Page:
Back in the mid eighties when completing a pure mathematics degree and using the then state of the art mini-computers, the PDP11 family of processors (we couldn’t afford the services of the more, much more, brawny nitrogen-cooled Crays to solve sparse Hadamard matrices - I contributed an article in a UK computer journal discussing the future of computers, artificial intelligence, human interfaces and visualization – I guess you can call it a naive attempt to predict how systems will/MAY evolve. Of course this was through my own lens of experience. Watching processor speeds rapidly increasing and memory, disk and everything else growing almost exponentially.
Of course the implicit question was - If all that has happened in the first 50 years of computer history, what will happen in the next 50 or so years?
Moore's Law is an empirical formula describing the evolution of processors which is often cited to predict future progress in the field, as it's been proved quite accurate in the past: it states that the transistor count in an up-to-date processor will double each time every some period of time between 18 and 24 months, which roughly means that computational speed grows exponentially, doubling every 2 years. As processors become faster the science of computability, amongst other things describes a class called 'NP-hard problems' which are also sometimes referred to 'unacceptable', 'unsustainable' or 'binomially exploding' whose complexity and therefore computation grow exponentially with time.
An example of NP-hard algorithm is the one of finding the exit of a labyrinth: it doesn't require much effort if you only find one crossing, but it gets much more demanding in terms of resources when the crossings become so large that it becomes either impossible to compute because of limited resources, or computable, but requiring an unacceptable amount of time.
Many, if not all, of the Artificial Intelligence related algorithms are extremely demanding in terms of computational resources because they are either NP-hard or involve combinatorial calculus of growing complexity.
Not all developments in processing architecture stem from a single genesis. For example, recently, IBM researchers have made huge strides in mapping the architecture of the Macaque monkey brain. They have traced long-distance connections in the brain - the "interstate highways" which transmit information between distant areas of the brain. Their maps may help researchers grasp how and where the brain sends information better than ever before, and possibly develop processors that can keep up with our brain's immense computational power and navigate its complex architecture.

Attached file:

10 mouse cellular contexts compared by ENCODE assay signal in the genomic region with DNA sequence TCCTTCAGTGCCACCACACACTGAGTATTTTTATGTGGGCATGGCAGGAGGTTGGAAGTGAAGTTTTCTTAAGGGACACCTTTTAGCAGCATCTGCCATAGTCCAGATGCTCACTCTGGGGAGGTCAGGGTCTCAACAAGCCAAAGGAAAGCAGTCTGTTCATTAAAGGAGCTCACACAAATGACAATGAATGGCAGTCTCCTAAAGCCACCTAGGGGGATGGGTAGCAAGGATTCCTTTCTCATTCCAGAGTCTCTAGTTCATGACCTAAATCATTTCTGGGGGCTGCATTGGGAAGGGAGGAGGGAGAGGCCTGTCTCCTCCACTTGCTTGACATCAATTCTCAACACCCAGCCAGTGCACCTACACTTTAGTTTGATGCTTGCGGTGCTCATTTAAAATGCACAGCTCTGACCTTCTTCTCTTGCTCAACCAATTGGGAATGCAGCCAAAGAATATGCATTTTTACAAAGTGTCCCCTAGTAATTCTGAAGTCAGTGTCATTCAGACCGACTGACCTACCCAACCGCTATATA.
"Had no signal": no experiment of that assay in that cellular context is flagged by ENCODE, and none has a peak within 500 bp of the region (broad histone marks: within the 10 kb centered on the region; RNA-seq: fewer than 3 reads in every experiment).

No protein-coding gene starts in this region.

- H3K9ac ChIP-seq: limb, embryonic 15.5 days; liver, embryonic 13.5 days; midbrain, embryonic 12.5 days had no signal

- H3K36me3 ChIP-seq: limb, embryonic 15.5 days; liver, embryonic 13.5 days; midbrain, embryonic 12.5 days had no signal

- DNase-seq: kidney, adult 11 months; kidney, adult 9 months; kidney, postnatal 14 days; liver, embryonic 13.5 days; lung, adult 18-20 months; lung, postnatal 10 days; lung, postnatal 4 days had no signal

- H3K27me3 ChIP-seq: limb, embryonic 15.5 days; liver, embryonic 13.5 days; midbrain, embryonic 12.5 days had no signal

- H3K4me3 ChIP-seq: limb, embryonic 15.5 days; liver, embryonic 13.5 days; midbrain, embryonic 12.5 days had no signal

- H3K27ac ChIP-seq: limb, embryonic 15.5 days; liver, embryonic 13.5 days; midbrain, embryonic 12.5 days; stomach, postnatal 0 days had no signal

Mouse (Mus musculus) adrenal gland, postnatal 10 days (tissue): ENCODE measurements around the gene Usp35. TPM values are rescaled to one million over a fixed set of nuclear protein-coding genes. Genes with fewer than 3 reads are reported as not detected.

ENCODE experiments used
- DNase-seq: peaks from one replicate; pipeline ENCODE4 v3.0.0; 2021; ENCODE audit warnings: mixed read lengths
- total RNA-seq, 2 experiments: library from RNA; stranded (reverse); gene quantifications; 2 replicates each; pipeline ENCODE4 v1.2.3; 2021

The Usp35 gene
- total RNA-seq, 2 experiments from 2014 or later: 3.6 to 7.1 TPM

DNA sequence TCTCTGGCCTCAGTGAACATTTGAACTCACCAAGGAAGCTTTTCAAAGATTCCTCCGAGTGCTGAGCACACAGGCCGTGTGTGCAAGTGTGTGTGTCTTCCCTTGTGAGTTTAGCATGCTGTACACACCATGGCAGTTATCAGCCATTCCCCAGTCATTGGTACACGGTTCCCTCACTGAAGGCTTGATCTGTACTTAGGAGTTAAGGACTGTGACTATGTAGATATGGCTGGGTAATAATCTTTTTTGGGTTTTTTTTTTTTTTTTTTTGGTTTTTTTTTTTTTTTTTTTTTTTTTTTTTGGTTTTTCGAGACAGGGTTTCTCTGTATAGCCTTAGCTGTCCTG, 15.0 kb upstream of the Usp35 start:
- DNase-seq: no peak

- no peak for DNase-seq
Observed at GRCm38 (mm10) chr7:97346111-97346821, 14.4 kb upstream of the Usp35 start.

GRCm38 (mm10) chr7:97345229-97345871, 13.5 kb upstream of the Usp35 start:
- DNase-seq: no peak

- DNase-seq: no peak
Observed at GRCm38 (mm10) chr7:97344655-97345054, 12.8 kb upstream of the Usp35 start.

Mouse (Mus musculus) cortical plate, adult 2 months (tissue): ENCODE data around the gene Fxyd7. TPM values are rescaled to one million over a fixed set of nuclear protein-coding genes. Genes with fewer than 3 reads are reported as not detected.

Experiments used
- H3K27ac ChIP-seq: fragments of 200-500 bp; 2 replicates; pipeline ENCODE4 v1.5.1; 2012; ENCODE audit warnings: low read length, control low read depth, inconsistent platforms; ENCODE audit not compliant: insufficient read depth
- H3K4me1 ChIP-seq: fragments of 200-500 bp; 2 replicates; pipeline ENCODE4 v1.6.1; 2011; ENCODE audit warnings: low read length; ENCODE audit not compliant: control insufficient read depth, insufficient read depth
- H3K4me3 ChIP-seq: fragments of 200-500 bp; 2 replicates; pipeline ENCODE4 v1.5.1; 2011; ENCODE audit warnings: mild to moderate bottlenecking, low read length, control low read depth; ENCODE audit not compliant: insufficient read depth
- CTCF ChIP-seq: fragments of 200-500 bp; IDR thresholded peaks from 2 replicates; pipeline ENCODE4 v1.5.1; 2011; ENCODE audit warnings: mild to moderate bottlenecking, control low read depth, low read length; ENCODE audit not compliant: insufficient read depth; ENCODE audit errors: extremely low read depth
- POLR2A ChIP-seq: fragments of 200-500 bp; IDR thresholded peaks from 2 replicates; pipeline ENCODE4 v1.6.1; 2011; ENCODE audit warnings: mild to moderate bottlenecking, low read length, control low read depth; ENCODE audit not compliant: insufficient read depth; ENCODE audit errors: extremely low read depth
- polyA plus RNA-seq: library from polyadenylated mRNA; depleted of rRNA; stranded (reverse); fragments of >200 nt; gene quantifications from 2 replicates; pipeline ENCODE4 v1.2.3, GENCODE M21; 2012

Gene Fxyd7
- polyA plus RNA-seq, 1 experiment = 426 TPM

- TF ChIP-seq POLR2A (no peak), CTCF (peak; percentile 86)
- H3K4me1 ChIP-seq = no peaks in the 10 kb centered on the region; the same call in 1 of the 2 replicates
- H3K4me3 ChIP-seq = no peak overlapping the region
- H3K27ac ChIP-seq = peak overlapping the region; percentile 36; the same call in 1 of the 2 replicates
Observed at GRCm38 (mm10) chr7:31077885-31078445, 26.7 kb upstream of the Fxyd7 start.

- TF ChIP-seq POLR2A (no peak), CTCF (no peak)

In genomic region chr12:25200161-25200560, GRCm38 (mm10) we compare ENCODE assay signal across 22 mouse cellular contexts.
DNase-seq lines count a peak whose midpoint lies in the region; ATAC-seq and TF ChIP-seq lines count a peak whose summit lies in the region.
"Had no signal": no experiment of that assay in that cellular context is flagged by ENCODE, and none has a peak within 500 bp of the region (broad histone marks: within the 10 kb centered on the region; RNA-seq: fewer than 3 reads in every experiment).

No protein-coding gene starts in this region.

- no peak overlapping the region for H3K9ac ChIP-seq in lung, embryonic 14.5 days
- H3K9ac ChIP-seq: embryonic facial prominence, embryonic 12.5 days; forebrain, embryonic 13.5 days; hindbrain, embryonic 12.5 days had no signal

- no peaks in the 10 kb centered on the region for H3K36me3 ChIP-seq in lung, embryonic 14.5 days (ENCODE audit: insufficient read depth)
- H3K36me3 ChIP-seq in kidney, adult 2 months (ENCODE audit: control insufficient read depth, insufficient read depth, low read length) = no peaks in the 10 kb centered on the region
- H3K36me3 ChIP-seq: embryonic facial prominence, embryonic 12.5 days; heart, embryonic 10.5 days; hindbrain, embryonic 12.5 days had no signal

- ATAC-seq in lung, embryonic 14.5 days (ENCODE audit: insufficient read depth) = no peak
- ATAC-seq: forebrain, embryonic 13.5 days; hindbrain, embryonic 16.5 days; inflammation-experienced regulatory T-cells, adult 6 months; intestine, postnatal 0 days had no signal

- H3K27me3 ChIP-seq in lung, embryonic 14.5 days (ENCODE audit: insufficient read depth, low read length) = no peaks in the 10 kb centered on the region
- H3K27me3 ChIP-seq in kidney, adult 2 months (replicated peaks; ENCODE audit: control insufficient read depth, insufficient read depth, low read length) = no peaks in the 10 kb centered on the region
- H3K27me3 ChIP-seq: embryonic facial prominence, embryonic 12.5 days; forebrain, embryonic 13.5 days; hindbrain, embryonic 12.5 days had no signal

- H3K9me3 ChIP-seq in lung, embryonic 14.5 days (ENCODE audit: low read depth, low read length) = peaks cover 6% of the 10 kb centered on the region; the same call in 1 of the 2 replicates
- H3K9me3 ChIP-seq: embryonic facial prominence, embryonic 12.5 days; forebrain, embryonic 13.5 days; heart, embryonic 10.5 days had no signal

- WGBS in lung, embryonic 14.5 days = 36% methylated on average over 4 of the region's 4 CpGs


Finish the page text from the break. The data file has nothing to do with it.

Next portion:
Artificial intelligence and cognitive modeling try to simulate some properties of neural networks. While similar in their techniques, the former has the aim of solving particular tasks, while the latter aims to build mathematical models of biological neural systems.
Another trajectory – that of Quantum Computers
The uncertainty principle is a key underpinning of quantum mechanics. A particle's position or its velocity can be measured but not both. Now, according to five physicists from Germany, Switzerland, and Canada, in a letter abstract published in Nature Physics(1) quantum computer memory could let us violate this principle
Paul Dirac who shared the 1933 Nobel Prize in physics with Erwin Schrödinger, "for the discovery of new productive forms of atomic theory” provided a concrete illustration of what the uncertainty principle means. He explained that one of the very, few ways to measure a particle's position is to hit it with a photon and then chart where the photon lands on a detector. That gives you the particle's position, yes, but it's also fundamentally changed its velocity, and the only way to learn that would consequently alter its position.
That's more or less been the status quo of quantum mechanics since Werner Heisenberg first published his theories in 1927, and no attempts to overturn it - including multiple by Albert Einstein himself - proved successful. But now the five physicists hope to succeed where Einstein failed. If they're successful, it will be because of something that wasn't even theorized until many years after Einstein's death: Quantum Computers.
Key to quantum computers are qubits, the individual units of quantum memory. A particle would need to be entangled with a quantum memory large enough to hold all its possible states and degrees of freedom. Then, the particle would be separated and one of its features measured. If, say, its position was measured, then the researcher would tell the keeper of the quantum memory to measure its velocity.
Because the uncertainty principle wouldn't extend from the particle to the memory, it wouldn't prevent the keeper from measuring this second figure, allowing for exact, or possibly, for obscure mathematical reasons, almost exact measurements of both figures.
It would take lots of qubits - far more than the dozen or so we've so far been able to generate at any one time - to entangle all that quantum information from a particle, and the task of entangling so many qubits together would be extremely fragile and tricky. Not impossibly tricky, but still way beyond what we can do now.
(1) Nature Physics
Published online: 25 July 2010 doi:10.1038/nphys1734
The uncertainty principle in the presence of quantum memory
Mario Berta, Matthias Christandl, Roger Colbeck, Joseph M. Renes & Renato Renner